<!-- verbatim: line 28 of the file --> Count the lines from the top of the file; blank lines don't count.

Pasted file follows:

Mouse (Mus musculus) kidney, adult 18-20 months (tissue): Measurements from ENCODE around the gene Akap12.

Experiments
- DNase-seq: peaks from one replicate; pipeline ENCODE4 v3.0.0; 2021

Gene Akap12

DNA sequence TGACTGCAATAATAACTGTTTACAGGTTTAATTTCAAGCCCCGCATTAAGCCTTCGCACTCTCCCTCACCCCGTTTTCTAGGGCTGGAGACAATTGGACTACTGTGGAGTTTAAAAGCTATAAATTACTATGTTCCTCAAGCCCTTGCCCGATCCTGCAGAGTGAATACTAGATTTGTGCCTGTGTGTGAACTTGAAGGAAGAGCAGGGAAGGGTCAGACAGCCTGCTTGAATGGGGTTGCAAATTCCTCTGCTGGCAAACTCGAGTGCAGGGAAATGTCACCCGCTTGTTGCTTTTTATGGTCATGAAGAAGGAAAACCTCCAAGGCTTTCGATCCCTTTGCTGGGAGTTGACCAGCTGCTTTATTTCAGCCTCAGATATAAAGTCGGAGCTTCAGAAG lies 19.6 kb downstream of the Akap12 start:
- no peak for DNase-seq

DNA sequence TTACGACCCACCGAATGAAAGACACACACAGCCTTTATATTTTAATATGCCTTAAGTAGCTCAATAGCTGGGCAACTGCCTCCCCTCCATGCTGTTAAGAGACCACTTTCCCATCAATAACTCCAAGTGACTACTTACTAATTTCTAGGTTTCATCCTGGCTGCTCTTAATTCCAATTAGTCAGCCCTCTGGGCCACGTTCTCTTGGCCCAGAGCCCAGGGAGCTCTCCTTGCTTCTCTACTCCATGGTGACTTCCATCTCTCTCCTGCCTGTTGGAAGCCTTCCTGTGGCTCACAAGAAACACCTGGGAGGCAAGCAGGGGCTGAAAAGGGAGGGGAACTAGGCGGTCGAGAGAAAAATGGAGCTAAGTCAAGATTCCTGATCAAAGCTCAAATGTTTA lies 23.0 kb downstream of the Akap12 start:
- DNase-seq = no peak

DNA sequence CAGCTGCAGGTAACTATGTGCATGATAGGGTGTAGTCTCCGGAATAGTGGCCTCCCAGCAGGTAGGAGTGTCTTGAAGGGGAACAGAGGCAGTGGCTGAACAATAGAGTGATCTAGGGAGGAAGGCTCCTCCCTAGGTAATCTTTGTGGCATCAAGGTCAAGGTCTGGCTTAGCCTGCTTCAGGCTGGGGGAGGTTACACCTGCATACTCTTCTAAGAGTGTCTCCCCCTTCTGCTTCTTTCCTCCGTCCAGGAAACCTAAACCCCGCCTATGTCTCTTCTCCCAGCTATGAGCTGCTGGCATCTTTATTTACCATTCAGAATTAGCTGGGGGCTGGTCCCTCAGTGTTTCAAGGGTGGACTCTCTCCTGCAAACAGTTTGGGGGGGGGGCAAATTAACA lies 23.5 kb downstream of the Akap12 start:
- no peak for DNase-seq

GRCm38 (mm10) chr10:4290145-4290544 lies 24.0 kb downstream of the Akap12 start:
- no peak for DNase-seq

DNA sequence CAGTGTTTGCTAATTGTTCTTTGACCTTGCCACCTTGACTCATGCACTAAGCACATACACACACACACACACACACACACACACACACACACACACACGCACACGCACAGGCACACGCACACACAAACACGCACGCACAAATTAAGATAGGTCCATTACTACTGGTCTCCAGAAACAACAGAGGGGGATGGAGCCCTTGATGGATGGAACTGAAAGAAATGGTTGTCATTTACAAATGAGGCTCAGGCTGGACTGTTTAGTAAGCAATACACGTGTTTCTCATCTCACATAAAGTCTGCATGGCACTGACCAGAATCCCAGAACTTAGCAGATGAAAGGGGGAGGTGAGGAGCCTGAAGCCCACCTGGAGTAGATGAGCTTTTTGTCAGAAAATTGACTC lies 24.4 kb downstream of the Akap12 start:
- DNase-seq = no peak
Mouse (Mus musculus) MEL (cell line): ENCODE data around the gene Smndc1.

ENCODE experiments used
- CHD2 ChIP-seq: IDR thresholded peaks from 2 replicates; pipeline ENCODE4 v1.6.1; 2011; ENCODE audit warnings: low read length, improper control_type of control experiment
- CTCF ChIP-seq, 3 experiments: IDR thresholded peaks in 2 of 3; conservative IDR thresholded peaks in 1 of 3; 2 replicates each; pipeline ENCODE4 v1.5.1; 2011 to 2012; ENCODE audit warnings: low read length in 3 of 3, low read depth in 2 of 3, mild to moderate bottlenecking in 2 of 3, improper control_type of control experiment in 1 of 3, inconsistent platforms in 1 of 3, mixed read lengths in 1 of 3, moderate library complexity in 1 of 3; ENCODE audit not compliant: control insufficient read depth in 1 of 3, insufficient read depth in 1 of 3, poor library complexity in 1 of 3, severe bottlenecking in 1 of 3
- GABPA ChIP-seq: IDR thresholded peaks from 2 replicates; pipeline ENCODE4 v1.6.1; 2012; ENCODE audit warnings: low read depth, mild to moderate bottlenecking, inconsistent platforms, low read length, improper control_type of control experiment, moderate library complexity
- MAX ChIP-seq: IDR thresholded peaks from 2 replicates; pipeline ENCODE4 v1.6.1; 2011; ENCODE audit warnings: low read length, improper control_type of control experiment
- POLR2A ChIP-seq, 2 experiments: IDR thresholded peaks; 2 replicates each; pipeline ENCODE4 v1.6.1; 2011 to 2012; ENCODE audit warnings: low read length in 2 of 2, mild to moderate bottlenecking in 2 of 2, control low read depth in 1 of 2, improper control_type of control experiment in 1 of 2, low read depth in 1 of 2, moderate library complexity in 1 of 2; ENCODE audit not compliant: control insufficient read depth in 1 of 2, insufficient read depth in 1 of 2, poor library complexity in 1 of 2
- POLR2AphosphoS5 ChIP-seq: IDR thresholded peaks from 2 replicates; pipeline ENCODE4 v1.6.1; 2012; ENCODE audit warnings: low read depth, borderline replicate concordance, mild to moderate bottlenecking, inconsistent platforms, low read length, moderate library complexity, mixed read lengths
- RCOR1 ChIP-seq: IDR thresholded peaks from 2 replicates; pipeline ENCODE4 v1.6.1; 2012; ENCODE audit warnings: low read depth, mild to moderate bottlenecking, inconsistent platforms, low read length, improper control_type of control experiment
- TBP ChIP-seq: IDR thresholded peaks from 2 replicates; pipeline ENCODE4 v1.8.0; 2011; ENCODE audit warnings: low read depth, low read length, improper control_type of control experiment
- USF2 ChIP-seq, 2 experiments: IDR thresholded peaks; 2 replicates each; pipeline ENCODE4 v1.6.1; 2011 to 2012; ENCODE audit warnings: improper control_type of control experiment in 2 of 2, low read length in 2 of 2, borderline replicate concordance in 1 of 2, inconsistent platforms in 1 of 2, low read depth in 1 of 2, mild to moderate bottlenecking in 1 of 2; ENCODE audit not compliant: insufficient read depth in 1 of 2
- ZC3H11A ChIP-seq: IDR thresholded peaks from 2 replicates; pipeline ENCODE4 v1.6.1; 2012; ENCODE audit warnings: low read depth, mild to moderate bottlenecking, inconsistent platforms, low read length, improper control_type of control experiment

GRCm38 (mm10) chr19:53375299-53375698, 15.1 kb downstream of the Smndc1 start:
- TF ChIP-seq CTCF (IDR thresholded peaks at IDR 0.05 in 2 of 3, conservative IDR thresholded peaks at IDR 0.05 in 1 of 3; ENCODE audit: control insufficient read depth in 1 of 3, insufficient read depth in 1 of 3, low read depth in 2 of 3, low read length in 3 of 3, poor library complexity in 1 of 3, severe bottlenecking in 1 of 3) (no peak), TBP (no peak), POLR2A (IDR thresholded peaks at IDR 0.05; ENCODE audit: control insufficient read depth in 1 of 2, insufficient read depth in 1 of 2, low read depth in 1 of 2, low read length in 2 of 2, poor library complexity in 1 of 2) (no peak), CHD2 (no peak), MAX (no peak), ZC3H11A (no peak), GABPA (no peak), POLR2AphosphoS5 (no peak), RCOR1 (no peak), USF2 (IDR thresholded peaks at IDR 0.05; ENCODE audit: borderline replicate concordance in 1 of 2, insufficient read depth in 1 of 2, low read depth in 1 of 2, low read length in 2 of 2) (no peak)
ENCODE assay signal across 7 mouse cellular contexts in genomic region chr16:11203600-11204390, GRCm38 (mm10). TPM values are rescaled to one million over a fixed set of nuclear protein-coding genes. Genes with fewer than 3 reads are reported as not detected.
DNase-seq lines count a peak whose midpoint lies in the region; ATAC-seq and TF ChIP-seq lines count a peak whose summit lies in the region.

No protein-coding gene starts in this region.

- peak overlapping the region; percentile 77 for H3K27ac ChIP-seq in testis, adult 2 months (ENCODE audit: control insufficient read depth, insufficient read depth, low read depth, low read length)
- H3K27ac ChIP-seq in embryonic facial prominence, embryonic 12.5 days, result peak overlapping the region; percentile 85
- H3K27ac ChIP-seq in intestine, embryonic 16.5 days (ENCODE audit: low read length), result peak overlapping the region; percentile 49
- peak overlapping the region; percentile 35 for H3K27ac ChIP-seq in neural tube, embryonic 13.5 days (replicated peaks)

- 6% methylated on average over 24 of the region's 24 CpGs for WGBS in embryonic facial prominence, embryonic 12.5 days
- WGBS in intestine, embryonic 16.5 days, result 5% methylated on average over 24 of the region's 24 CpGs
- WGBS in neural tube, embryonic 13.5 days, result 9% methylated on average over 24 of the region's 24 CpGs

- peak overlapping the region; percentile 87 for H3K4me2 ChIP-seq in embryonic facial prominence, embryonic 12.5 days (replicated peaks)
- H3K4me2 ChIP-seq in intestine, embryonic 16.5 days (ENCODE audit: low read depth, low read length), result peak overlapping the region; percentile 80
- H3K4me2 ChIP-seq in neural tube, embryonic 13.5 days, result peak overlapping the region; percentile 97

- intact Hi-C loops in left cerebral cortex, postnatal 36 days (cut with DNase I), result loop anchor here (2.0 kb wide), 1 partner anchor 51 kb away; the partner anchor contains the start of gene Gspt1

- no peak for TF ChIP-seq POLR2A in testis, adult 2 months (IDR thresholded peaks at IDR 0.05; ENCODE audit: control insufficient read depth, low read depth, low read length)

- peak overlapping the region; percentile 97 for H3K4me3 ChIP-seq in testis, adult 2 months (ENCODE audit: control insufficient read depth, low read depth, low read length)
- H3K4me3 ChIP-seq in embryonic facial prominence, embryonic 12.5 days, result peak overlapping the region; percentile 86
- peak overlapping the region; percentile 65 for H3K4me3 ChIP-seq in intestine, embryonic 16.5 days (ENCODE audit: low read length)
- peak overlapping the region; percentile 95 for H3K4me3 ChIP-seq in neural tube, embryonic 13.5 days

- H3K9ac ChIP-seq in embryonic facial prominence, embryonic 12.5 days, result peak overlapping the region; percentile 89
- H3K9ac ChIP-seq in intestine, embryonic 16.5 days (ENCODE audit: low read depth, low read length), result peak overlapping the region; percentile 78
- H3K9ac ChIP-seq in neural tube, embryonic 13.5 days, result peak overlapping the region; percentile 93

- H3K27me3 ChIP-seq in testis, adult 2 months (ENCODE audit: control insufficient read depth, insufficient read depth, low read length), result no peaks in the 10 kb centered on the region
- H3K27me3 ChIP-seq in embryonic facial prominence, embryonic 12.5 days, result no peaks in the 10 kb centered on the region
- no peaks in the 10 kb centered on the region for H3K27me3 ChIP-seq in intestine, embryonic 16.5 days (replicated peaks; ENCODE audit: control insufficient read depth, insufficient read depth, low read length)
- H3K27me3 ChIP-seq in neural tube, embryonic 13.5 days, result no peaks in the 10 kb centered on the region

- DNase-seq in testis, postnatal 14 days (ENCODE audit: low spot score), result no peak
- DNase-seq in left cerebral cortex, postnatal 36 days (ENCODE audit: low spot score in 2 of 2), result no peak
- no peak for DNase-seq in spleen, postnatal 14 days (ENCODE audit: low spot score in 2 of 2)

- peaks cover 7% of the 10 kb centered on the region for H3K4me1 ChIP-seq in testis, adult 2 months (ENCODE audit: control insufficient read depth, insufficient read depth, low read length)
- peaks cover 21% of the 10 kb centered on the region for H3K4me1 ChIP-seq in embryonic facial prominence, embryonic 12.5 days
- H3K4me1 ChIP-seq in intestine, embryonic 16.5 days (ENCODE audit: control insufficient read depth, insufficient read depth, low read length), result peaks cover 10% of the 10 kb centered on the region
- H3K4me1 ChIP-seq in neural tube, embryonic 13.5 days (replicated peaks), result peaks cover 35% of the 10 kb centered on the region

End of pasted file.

- TF ChIP-seq CTCF (IDR thresholded peaks at IDR 0.05 in 2 of 3, conservative IDR thresholded peaks at IDR 0.05 in 1 of 3; ENCODE audit: control insufficient read depth in 1 of 3, insufficient read depth in 1 of 3, low read depth in 2 of 3, low read length in 3 of 3, poor library complexity in 1 of 3, severe bottlenecking in 1 of 3) (no peak), TBP (no peak), POLR2A (IDR thresholded peaks at IDR 0.05; ENCODE audit: control insufficient read depth in 1 of 2, insufficient read depth in 1 of 2, low read depth in 1 of 2, low read length in 2 of 2, poor library complexity in 1 of 2) (no peak), CHD2 (no peak), MAX (no peak), ZC3H11A (no peak), GABPA (no peak), POLR2AphosphoS5 (no peak), RCOR1 (no peak), USF2 (IDR thresholded peaks at IDR 0.05; ENCODE audit: borderline replicate concordance in 1 of 2, insufficient read depth in 1 of 2, low read depth in 1 of 2, low read length in 2 of 2) (no peak)